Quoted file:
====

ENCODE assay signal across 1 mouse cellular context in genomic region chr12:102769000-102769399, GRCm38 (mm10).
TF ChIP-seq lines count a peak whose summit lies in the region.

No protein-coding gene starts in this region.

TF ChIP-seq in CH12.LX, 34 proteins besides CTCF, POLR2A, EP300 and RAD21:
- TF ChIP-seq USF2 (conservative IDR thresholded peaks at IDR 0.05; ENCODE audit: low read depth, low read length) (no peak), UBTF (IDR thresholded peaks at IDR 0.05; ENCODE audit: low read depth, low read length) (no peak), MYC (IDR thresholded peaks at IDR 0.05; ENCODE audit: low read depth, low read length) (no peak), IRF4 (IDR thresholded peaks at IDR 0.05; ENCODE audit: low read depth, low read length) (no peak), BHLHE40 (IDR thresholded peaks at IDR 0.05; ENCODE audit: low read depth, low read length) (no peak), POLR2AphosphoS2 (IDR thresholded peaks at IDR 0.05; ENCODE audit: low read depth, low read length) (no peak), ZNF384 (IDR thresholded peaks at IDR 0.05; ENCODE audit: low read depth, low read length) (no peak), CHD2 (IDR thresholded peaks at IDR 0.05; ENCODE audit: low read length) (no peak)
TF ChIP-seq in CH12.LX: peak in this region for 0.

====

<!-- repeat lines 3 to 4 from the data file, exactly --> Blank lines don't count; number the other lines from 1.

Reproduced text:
No protein-coding gene starts in this region.

TF ChIP-seq in CH12.LX, 34 proteins besides CTCF, POLR2A, EP300 and RAD21: